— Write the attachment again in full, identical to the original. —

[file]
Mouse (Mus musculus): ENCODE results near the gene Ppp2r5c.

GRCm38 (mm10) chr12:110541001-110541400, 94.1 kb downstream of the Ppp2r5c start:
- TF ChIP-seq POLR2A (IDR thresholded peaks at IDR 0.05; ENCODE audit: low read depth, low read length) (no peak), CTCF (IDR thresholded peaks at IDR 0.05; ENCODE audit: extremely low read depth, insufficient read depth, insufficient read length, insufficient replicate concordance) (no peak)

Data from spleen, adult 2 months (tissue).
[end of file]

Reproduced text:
Mouse (Mus musculus): ENCODE results near the gene Ppp2r5c.

GRCm38 (mm10) chr12:110541001-110541400, 94.1 kb downstream of the Ppp2r5c start:
- TF ChIP-seq POLR2A (IDR thresholded peaks at IDR 0.05; ENCODE audit: low read depth, low read length) (no peak), CTCF (IDR thresholded peaks at IDR 0.05; ENCODE audit: extremely low read depth, insufficient read depth, insufficient read length, insufficient replicate concordance) (no peak)

Data from spleen, adult 2 months (tissue).